Silk Commission split on referendum about tax powers

John Osmond reports on Welsh attitudes to what we should be asking the voter about

John Osmond is Director of the IWA.

 

The cross-party Silk Commission, which is currently contemplating the future of Welsh devolution, is reportedly coming to a unanimous view that the National Assembly should be given tax-varying powers to enshrine greater accountability. However, I’m told it is split on whether there should be a referendum about it.

As a result the Commission will be keenly analysing some results from this week’s polling by the Wales Governance Centre on Welsh attitudes to questions on which referendums should be held. The responses, shown in Table 1, are more nuanced than might be expected and will enable some comfort to be drawn by both sides in the referendum debate within the Silk Commission.

Table 1: Attitudes to whether there should be a referendum on a range of Welsh issues

These answers on whether there should be a referendum were given in response to the following propositions:

  • Shops should be required to charge 5p for carrier bags.The Welsh Government should be given the power to borrow money to spend on capital projects such as building roads and hospitals.
  • The Welsh Government should be given the power to change levels of landfill tax and air passenger duty in Wales.
  • The Welsh Government should be given the power to raise or lower the basic rate of income tax in Wales by up to 3p in the £.
  • Whether or not the Welsh Government should be given complete control over all taxes paid in Wales
  • Whether or not Wales should become an independent country.
  • Whether or not the Monarchy should be abolished.

So far as the Silk Commission is concerned it will be most interested in the responses to the questions on taxation. A small 44 to 41 per cent majority didn’t think that a referendum should be required to allow the Assembly to be able to vary income tax up or down by 3p in the pound. This is the power currently enjoyed by the Scottish Parliament, and approved in the second question in the Scottish referendum in 1997.

On the other hand a larger plurality, by 52 to 32 per cent, believes that a referendum would be necessary if all taxes were to be devolved to the National Assembly.

The dilemma for the Silk Commission is that it won’t be recommending either of these options, but something inbetween. This ‘something’ could be along the lines of the Calman recommendations for the Scottish Parliament that have just been enshrined in the Scotland Act that was signed by the Queen into law yesterday. In it Scotland will be given powers to vary 10p of the current income tax rate across all the tax bands. It won’t be given a choice about this since Westminster will pass on income tax minus the last 10p. As a result the Scottish Parliament will be forced either to add 10p to keep its current spending level or increase or decrease it, as much as they like either side.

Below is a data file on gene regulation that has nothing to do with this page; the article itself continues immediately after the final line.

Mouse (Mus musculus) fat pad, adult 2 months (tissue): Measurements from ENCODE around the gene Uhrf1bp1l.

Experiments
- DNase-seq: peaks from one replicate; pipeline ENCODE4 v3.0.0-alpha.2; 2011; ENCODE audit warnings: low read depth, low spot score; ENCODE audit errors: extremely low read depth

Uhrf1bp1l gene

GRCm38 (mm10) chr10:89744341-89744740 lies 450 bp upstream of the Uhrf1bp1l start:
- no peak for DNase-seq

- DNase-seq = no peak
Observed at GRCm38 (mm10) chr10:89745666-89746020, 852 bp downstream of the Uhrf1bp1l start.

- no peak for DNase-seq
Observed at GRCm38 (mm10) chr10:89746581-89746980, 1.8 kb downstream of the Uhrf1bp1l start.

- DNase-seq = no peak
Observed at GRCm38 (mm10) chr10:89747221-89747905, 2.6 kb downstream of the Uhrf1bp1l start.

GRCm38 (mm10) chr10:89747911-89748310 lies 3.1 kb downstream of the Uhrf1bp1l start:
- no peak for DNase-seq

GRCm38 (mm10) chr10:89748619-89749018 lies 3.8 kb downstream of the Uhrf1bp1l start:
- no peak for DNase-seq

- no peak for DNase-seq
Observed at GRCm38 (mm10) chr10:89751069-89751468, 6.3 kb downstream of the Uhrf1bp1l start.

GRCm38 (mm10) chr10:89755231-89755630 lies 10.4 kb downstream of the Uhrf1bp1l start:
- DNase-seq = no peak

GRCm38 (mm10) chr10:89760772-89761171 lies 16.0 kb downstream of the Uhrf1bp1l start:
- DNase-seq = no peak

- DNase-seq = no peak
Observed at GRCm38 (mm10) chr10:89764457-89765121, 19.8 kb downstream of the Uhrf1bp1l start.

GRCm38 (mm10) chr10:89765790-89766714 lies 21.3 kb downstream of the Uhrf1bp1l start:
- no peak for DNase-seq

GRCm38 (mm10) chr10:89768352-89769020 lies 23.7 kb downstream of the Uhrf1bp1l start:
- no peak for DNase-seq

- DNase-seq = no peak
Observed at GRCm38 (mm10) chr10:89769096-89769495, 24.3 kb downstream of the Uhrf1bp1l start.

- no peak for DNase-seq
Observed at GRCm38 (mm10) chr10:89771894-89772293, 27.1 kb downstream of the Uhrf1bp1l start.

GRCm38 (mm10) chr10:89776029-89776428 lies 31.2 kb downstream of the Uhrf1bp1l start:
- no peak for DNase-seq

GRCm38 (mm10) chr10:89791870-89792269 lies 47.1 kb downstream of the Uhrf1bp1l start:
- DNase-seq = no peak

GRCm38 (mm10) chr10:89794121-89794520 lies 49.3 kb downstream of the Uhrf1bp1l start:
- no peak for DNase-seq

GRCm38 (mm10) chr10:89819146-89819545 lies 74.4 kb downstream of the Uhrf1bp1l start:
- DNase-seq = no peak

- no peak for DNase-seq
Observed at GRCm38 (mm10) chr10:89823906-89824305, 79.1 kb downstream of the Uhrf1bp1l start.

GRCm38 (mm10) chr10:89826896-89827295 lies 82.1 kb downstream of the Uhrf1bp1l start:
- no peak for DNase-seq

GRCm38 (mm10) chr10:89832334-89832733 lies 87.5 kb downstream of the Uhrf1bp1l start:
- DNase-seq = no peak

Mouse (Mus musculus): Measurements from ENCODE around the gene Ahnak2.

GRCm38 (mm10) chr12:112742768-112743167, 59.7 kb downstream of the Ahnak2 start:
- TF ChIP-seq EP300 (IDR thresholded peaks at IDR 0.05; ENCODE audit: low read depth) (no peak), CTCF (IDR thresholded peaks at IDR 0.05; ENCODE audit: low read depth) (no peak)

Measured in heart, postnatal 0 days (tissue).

Of course, for Scotland all this might be overtaken by the forthcoming referendum on independence, scheduled for autumn 2014, or whatever the Westminster Government might come up with as an alternative, in the form of ‘devolution-plus’ – that is, greater powers than currently contained in the latest Scotland Act.

The question for us is this: would such a settlement as contained in the current Scotland Act, if recommended by the Silk Commission, require a referendum to endorse it? On the basis of this week’s Welsh Governance Centre poll you could argue either way. So why didn’t the pollsters ask the ‘inbetween’ question? According to Wales Governance Centre Director, Professor Richard Wyn Jones, it would have been too complicated. How could you explain it to the punters in a telephone, or even an online poll?

This leads directly to a consideration that those Silk Commissioners pressing for a referendum should take into account. Last year’s referendum on moving from Part 3 to Part 4 of the 2006 Wales Act, to give the National Assembly primary legislative powers in its existing areas of competence, was tricky enough to explain to the voter. Try a referendum on income tax varying powers of around 10p in the pound.

Thus was the explanatory preamble the pollsters presented to respondents asked about the issues on which referendum should be held

“Some people think that it is a good idea to give people the chance to decide important political issues themselves by a vote in a referendum. Other people think that it is the job of the politicians we elect to decide major political issues.

“Holding a referendum takes more time and costs more money. But those in favour of referendums believe that it is important for people to have a direct say.

“If decisions had to be made about each of the following issues, please indicate whether you think that those decisions should be made by elected politicians, or by the people in a referendum.”

I wouldn’t like to have to prepare an equivalent ‘neutral’ explanatory preamble to a referendum on tax varying powers. But I suppose that is what the Electoral Commission is for.

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